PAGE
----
D

"It is customary to select diameters of large plungers in full-inch or 2-inch sizes; this requires adjustment of the area.

Standard Procedure

8. Assume a reasonable approximate level of hoop stresses sh along the inner surface of the cylinder barrel. The cylinder diameter expansion will be

where E = modulus of elasticity assumed to be 30 X 106 lb/in2 (207 GPa)

9. On the basis of c0and sh, determine the volume of liquid required to compensate for compression of liquid Vcl as well as for expansion of cylinder Vec, During planishing, the pressures rise to only about 10% of rated; therefore, the compressibility of the liquid and expansion of the cylinder may be neglected.

30,000

0.045 in

30,000

0.023 in

: : 58.4 = 0.058 cm where dem is the main cylinder diameter expansion and des is the side cylinder expansion.

9. Compression of the liquid takes place along the entire length of the cylinder barrel. Assuming the length of the barrel to be approximately S + ^ S, or 48 + 25 = 72 in (122 + 61 = 183 cm): V-! = 72 : : 2420 : : 0.015 = 2614 in3

(183 : : 15,600 : : 0.015 = 42,800 cm3) Omitting quantities small in the second order.

= 72 :: 1.57 :: 0.001 : !>■ o||:i : :Z>2(183 :: 1.57 :: 0001 : !>■ = 0.287 :: D2) For the center cylinder:

0.113 : : 452 = 229 in3 ( 0.2 87 : : 1142 = 3730 cm3) For the side cylinders:

= V^-3 = 0.113 : : 232 = 60 in3 (0.287 : : 58.42 = 980 cm3) = 229 + (2 : : 60) = 349 in3 [3730 + (2 : : 980) = 5700 cm3] Total additional volume of liquid required. 2614 + 349 = 2963 in3per stroke (42,800 + 5700 = 48,500 cm3)

Standard Procedure

10. Determine the total amount of liquid V required per cogging stroke.

11. Check whether specified speeds are compatible with the required number of cogging strokes. If not, increase the specified speeds (or reduce the number of strokes).

12. Determine the liquid requirements for the pull-back stroke (Figures 6 and 7). In general, the pull-back cylinders have an area equal to 10% of the area of the main cylinders and twice as long a stroke as the pressing stroke; in general, the required volume is therefore, with sufficient accuracy:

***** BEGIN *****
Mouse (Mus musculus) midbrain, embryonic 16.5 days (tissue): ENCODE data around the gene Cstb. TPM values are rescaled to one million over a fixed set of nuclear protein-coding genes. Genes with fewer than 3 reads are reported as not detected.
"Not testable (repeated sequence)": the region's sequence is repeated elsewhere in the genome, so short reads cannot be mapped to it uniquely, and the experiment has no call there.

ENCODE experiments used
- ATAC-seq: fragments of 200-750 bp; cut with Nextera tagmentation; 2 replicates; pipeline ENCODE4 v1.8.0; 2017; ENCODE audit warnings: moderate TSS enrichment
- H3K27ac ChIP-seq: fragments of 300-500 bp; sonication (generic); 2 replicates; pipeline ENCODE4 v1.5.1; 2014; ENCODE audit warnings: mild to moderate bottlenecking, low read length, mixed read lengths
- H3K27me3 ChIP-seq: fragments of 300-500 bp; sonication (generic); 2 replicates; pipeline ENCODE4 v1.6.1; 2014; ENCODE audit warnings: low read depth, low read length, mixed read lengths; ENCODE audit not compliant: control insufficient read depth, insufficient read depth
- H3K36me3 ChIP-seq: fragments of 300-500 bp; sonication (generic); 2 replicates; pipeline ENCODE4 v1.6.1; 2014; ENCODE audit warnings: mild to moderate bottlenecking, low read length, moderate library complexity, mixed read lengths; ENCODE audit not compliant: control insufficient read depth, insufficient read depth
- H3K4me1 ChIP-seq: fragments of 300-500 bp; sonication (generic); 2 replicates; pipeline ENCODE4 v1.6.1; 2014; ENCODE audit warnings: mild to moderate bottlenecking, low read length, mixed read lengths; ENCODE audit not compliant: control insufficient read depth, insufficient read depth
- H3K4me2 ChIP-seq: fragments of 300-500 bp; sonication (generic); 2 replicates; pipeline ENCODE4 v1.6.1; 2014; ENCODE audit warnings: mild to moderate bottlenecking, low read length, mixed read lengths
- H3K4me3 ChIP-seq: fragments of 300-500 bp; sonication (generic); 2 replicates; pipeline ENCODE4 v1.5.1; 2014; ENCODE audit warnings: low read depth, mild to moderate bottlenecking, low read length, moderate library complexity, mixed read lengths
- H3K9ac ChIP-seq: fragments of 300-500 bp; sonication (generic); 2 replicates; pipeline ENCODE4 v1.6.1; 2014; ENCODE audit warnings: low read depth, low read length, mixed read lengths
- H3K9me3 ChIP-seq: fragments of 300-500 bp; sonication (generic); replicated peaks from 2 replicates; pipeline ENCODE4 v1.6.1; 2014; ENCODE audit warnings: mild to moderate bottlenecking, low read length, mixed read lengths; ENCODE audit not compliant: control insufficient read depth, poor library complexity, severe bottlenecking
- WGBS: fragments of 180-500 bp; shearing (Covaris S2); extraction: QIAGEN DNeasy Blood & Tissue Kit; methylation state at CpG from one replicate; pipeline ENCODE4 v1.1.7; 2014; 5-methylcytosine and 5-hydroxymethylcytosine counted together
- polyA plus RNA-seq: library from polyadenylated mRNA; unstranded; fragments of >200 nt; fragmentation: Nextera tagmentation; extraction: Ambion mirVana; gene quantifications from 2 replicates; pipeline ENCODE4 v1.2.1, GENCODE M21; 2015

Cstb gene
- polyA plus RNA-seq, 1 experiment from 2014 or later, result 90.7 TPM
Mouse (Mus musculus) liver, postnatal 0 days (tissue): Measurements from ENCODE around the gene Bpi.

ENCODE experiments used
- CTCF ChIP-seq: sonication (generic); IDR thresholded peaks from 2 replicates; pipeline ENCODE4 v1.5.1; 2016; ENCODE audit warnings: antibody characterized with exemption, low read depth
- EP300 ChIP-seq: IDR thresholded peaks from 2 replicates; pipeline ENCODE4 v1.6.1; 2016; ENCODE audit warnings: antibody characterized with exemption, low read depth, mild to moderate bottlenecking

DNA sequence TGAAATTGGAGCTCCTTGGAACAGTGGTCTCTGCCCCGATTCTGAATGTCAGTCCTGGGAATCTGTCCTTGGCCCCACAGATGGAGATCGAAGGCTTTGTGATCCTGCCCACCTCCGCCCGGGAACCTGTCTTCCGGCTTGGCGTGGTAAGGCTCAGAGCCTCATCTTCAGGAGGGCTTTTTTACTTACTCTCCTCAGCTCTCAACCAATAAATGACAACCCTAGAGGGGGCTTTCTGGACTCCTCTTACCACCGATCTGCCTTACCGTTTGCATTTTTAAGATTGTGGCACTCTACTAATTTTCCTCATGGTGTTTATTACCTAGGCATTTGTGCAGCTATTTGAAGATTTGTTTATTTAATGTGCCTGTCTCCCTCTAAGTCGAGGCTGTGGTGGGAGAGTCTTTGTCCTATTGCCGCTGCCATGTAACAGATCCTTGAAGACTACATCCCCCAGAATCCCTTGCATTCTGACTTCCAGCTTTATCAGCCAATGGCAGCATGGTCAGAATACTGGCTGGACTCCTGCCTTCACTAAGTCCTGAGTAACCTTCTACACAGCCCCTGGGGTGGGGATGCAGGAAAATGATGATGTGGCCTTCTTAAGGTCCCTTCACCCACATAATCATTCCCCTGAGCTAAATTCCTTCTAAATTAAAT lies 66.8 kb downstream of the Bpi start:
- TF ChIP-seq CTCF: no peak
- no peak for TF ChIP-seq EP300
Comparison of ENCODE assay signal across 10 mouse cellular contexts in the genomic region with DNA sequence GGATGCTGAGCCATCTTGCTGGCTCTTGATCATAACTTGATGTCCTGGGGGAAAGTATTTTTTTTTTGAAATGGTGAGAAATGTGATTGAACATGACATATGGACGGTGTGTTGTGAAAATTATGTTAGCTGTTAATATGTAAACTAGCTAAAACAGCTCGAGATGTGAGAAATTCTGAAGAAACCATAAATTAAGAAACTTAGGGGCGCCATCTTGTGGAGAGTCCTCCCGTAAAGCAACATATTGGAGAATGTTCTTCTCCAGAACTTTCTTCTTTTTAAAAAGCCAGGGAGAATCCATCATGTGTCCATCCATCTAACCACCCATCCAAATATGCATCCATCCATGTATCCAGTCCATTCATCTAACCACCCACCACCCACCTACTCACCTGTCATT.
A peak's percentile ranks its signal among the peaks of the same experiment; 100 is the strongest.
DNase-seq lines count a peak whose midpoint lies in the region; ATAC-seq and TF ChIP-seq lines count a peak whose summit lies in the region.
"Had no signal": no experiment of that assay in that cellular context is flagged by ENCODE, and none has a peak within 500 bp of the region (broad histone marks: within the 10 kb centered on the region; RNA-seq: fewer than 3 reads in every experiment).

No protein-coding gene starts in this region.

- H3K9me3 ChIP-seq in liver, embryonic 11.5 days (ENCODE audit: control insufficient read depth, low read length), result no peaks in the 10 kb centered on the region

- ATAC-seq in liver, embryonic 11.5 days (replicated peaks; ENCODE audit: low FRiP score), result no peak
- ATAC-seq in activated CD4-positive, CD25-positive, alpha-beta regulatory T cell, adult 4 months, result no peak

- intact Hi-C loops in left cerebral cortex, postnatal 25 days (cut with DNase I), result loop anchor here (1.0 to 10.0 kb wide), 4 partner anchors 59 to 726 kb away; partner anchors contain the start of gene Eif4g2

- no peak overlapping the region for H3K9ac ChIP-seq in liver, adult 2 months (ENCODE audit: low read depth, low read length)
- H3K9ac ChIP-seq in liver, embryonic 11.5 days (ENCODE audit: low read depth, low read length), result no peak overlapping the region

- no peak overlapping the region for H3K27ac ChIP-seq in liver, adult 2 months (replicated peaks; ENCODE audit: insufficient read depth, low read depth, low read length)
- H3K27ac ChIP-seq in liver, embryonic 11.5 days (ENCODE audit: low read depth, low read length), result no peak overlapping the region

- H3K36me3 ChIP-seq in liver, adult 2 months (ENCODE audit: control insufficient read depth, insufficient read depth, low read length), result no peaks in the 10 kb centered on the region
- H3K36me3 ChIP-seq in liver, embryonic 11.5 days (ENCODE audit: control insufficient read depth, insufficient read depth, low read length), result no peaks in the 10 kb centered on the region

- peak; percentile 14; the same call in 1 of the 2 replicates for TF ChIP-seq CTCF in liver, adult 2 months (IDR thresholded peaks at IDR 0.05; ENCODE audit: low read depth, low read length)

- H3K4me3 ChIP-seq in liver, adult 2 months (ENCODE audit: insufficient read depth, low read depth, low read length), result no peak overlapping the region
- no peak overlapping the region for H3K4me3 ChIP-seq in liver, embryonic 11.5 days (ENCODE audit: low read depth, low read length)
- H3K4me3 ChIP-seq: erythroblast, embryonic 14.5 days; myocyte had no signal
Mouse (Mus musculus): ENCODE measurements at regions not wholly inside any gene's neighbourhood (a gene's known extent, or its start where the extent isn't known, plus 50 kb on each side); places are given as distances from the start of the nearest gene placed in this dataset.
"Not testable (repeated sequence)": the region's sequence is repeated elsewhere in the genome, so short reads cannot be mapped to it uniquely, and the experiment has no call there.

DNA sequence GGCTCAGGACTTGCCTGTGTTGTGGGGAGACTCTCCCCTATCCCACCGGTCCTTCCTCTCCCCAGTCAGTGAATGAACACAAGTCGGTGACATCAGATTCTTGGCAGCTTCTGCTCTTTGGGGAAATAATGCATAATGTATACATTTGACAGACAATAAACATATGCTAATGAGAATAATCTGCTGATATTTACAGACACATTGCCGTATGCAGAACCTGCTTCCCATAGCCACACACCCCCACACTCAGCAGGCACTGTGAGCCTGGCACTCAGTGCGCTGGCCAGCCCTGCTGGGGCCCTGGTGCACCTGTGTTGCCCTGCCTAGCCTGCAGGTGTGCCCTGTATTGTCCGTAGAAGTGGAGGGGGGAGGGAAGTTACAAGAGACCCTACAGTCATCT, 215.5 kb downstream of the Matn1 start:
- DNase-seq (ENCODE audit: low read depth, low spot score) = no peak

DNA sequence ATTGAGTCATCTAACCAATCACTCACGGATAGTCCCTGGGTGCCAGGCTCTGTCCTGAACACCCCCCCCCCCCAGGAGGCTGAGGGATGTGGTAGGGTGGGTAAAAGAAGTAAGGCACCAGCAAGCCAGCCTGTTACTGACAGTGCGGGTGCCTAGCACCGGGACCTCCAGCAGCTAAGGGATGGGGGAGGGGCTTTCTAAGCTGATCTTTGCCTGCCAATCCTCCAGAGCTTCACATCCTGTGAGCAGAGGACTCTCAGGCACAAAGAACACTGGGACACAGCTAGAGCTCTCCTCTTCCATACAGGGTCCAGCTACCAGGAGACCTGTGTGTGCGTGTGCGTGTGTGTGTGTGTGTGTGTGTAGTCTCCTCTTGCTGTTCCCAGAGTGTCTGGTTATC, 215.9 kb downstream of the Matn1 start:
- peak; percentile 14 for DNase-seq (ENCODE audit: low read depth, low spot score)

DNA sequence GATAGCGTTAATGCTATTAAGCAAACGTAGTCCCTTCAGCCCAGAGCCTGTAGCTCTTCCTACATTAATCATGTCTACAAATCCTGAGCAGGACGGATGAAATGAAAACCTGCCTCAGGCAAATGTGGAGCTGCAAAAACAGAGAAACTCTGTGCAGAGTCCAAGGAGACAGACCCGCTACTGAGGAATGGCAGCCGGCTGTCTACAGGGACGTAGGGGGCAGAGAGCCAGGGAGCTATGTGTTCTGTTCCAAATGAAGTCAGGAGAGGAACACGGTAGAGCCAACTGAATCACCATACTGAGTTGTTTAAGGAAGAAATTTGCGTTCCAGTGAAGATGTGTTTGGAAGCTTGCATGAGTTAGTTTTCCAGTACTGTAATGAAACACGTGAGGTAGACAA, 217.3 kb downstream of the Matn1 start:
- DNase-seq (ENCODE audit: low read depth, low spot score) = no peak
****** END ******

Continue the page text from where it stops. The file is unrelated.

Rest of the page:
10. V = 9680 + 2963 = 12,643 in3 (156,000 + 48,500 = 204,500 cm3) This value shows what additional burden can be imposed on the power plant by unnecessarily generous dimensioning of the total stroke.

Pressing time: § = 2 s Fast return time: § = 1.33 s Valving time (3 switches) = 0.45 s Total cycle time = 4.45 s

This time is too long to allow 15 cogging strokes per minute. Increase fast advance and fast return to 480 in/min = 8 in/s (20 cm/s) and pressing to 180 in/min = 3 in/s (8 cm/s). Then

Fast advance time: § = 0.5 s Pressing time: § = 1.33 s Fast return time: § = 1 s Valving time = 0.45 s

12. 12,643 X 0.2 = 2528 in3 (204,500 X 0.2 = 40,900 cm3)

Standard Procedure

13. Determine the pumping requirements for the pump station with or without an accumulator. Without an accumulator:

231 x tp V 1000 x tt where V is the volume in gallons (cubic meters) required for one pressing stroke and tp is the pressing time in seconds. With an accumulator:

' 231 x tc V 106 x tc where Vtc is the total volume in gallons (cubic meters) of pressurized liquid required during one cycle and tc is the cycle time in seconds. 14. Determine size of the accumulator required to store the accumulated vol-p ume Vs of liquid:

Vs = gpm (acc) X - VR ^md/h X - Vj where VR is the volume required for the return stroke in gallons (cubic meters).

Air volume required, based on 10% pressure fluctuation for isothermic condition, is 10VS. For adiabatic or, more often, polytropic conditions and 10% pressure fluctuation, the air volume is

Although n = 1.4 is the exponent for adiabatic compression, n = 1.3 is considered satisfactory, even for severe and demanding conditions, which require full utilization of press stroke and a fast cycle. Based on n = 1.3,

13. Without an accumulator: 12,643 : : 60

2469 gpm

204,500

553 m3/h

It is evident that the use of an accumulator will result in significant savings and in a substantial reduction of the peak load.

V^ (isometric) = 1 - : : 32.9 = 329 gal = 10 : : 4.4 = 44 ft3 (10 : : 0.125 = 1.5 m3)

End of Days Apocalypse

End of Days Apocalypse

This work on 2012 will attempt to note them allfrom the concepts andinvolvement by the authors of the Bible and its interpreters and theprophecies depicted in both the Hopi petroglyphs and the Mayan calendarto the prophetic uttering of such psychics, mediums, and prophets asNostradamus, Madame Blavatsky, Edgar Cayce, and Jean Dixon.

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